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Nine UCR Faculty Members Elected AAAS Fellows;Campus ties with MIT for Tops in the Nation

Nine UCR Faculty Members Elected AAAS Fellows;Campus ties with MIT for Tops in the Nation

(November 15, 1999)

Nine faculty members at the University of California, Riverside have been elected fellows of the American Association for the Advancement of Science (AAAS), an honor that recognizes their career efforts to advance science or to foster applications that are deemed scientifically or socially distinguished.

UCR and the Massachusetts Institute of Technology led all other universities in the number of new AAAS fellows elected in 1999. It is the fifth year that UCR has led or shared the lead for the greatest number of fellows.

Over the last five years, 51 UCR faculty members have been elected to AAAS fellowship, one of the most distinguished honors in the scientific community.

This year's AAAS fellows are: Steve Angle, professor of chemistry and associate dean for physical and mathematical sciences; John C. Baez, professor of mathematics; Gerardo Beni, professor of electrical engineering; Howard S. Friedman, professor of psychology; David Funder, professor of psychology; J. William Gary, professor of physics; Joe Norbeck, Yeager Families Professor of Environmental Engineering and director of the College of Engineering-Center for Environmental Research and Technology; David H. Warren, executive vice chancellor and professor of psychology; and Marlene Zuk, professor of biology.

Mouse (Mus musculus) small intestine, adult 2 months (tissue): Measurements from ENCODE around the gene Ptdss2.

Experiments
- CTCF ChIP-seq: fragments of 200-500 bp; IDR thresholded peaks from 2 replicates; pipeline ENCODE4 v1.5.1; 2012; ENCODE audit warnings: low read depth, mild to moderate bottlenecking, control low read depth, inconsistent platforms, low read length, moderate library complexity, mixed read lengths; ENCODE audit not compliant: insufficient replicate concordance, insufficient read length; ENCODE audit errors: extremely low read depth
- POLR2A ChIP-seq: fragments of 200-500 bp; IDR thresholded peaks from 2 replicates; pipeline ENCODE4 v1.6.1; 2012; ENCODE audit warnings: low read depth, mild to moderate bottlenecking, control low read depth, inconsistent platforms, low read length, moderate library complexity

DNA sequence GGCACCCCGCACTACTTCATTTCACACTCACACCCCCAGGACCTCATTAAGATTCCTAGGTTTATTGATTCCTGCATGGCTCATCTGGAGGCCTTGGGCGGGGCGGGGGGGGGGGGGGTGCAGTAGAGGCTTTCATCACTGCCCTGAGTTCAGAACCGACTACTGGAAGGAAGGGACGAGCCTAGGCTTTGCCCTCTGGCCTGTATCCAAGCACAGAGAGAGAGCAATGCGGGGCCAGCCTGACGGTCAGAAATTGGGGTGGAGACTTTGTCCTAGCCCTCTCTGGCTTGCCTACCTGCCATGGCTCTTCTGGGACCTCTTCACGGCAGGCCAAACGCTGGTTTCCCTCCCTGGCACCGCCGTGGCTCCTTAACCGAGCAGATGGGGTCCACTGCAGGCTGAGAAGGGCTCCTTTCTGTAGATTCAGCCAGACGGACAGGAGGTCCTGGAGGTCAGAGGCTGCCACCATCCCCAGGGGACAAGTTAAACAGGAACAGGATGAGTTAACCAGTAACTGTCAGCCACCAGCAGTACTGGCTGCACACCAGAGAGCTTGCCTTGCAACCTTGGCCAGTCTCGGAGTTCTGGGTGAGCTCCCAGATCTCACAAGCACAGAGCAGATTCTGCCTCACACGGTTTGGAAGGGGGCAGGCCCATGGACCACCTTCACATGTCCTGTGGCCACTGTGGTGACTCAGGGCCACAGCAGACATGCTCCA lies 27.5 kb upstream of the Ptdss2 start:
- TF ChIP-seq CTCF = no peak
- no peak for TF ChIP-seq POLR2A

"This recognition of UCR's faculty is another statement about the breadth of scholarly excellence on campus," said Harry W. Green II, UCR vice chancellor for research. "These scholars have risen to the forefront of their fields with their innovative ideas, their search for knowledge to validate those ideas and their dedication to research and teaching."

They are among 283 fellows elected this year. The AAAS, publisher of the weekly journal Science, is the world's largest federation of scientists, numbering 143,000 members. It was founded in 1848.

New AAAS fellows at UCR and their expertise

Steven R. Angle, who joined UCR in 1986, was recognized for his laboratory's work in developing new methods for synthesizing complex organic molecules, particularly those that may be useful in medical applications. Angle was awarded a Sloan Fellowship for 1993 to 1997 for research on cancer-treating chemotherapy agents and the design of new anti-cancer compounds with fewer side effects. In 1991, he received UCR's Distinguished Teaching Award. In addition to his teaching and research, Angle serves as an associate dean for in the College of Natural and Agricultural Sciences, providing leadership on curriculum and programmatic issues for the physical and mathematical sciences.